Arsenic | Properties | Uses | and Facts - Elements and Compounds


Sunday, April 16, 2023

Arsenic | Properties | Uses | and Facts

Properties Uses and Facts about Arsenic

    What is Arsenic

    Arsenic is classified as a metalloid, and chemically it is an element. Metalloids are elements that show properties of both metals and non-metals. Arsenic has a density of 5.72 grams per cubic centimeter, its symbol As, atomic number 33, and atomic mass 74.9215 amu. An atom of arsenic has 33 electrons, 33 protons, 42 neutrons and 4 energy levels. In the Periodic Table, arsenic is located in group 15, period 4 and block (P). Arsenic is found in the solid state at room temperature, its melting point is 817 °C (1503 °F) at 28 atm pressure, and its boiling point is 614 °C (1137 °F).

    Arsenic is believed to have been discovered by the German chemist Albertus Magnus in 1250.
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    Arsenic Properties Uses and Facts

    Properties of Arsenic

    • Arsenic is found in three forms (Allotropes). Yellow arsenic, gray arsenic and black arsenic. Generally gray arsenic and yellow arsenic are found in large quantities.
    • Gray arsenic is a shiny and crystalline solid of silver-grey colour. It is a brittle material with a metallic appearance, which breaks easily. Gray-arsenic is the most commonly found form (Allotrope) of arsenic.
    • Yellow-arsenic is a soft and waxy substance, which is chemically very active and extremely toxic. Yellow arsenic is formed by the sudden cooling of vapors of gray-arsenic.
    • Yellow-arsenic is converted to gray-arsenic when exposed to light at room temperature.
    • Black arsenic has the same composition as black phosphorus, it is a shiny and brittle solid.
    • When arsenic is heated, it does not melt but directly turns into vapor. Arsenic is kept at a temperature of 817 degree Celsius and a pressure of 28 ATM (atmospheric pressure) to convert it into liquid state. Due to this property, the melting point of arsenic is higher than its boiling point.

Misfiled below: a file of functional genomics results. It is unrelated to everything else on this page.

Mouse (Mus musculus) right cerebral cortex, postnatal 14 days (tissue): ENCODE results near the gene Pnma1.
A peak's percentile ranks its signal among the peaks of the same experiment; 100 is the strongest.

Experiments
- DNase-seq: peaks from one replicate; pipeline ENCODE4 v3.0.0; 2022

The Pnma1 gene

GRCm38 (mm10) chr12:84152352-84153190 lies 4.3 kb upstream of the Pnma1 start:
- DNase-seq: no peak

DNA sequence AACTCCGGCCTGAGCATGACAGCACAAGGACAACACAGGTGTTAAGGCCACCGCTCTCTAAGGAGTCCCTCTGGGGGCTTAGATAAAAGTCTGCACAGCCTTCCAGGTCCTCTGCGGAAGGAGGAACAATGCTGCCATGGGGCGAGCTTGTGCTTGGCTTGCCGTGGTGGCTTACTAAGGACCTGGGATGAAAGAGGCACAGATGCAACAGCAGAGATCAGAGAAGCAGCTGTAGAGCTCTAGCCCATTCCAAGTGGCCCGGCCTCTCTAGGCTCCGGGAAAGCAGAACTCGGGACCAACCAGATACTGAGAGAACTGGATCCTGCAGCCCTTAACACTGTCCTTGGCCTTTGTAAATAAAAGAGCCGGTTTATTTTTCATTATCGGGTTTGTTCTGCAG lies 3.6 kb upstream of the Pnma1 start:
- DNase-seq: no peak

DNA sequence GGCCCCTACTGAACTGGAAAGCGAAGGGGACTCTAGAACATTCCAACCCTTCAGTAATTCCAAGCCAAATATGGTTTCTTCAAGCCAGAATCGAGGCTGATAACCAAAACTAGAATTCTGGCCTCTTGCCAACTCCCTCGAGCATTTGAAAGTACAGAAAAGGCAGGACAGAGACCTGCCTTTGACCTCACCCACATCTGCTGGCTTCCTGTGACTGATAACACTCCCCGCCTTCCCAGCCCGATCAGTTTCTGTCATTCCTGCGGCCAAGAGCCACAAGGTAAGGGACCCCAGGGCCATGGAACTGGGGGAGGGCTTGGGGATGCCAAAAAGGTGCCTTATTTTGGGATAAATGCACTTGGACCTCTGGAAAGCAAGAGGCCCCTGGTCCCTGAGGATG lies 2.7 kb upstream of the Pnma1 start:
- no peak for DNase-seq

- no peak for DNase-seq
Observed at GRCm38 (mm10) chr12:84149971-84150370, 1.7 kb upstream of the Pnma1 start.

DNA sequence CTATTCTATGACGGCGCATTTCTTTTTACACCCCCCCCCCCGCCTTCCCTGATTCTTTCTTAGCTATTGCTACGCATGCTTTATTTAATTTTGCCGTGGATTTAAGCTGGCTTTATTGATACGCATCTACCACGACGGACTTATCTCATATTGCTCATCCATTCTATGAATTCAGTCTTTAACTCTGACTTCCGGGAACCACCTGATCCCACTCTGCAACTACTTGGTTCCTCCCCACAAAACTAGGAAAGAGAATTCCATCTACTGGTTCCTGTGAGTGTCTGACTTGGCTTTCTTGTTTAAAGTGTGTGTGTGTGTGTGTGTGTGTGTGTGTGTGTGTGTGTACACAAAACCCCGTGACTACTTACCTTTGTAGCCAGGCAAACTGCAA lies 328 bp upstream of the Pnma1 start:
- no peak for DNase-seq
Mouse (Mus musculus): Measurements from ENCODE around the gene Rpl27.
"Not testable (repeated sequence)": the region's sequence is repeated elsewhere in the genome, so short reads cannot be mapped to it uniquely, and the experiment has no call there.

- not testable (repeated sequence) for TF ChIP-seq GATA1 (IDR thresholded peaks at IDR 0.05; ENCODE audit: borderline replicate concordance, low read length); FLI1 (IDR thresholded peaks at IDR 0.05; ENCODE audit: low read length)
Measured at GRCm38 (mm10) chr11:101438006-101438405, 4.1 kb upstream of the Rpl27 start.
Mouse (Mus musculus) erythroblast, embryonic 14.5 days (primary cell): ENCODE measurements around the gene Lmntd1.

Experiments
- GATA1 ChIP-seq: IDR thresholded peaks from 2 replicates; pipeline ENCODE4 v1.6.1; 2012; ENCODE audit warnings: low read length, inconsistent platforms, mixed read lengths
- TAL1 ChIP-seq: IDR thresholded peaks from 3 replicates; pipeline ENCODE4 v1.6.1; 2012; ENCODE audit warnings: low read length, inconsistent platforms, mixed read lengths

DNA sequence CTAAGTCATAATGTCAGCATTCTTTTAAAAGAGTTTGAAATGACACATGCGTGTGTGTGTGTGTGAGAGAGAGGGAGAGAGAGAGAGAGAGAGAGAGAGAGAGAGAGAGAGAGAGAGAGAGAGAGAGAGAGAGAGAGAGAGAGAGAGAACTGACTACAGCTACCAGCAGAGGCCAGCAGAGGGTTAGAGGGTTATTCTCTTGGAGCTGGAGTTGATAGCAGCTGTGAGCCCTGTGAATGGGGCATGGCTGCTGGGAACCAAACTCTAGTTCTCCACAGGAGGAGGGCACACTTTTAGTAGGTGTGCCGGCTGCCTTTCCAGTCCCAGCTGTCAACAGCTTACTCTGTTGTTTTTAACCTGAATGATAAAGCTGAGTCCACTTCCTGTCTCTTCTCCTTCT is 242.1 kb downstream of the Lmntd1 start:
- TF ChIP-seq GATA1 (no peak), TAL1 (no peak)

• Arsenic reacts slowly with oxygen in the air exposed to air, forming a thin layer of arsenic-oxide over it, which prevents further reaction with oxygen.
    • At high temperatures, arsenic reacts rapidly with oxygen to form arsenic trioxide, which appears as a white cloud and has a garlic-like odor.

    Uses of Arsenic

    • Arsenic is extremely toxic, so it is used in rat poison and insecticides.
    • Arsenic compounds are used to make special types of glass and to preserve wood.
    • Small amounts of arsenic are added to germanium and silicon to make transistors.
    • Gallium arsenide (GaAs) has the ability to generate laser light directly from electricity. Hence it is used in hand watches, calculators and other electronic devices to display numbers and letters by LED diodes.
    • Arsine (AsH3) gas is formed by the reaction of arsenic and hydrogen. This gas is an important dopant gas in the microchip industry, it is a toxic gas so it is used very carefully within the guidelines.
    • Lead acid batteries used in vehicles contain some amount of arsenic alloyed with lead.

    Interesting Facts about Arsenic

    • Arsenic is one of the most toxic elements.
    • About 80,000 tonnes of arsenic is added to the atmosphere every year due to burning of fossil fuels.
    • Most arsenic is obtained as a by-product when mining the metals silver, copper and lead.
    • Some foods, such as shrimp, contain surprisingly high amounts of arsenic compounds, but the arsenic compounds found in these are less harmful.
    • Arsenic is highly toxic, but it is an essential nutrient in trace amounts for some animals.
    • Arsenic is the 54th most abundant element in the Earth's crust, far more than metals such as silver and gold.

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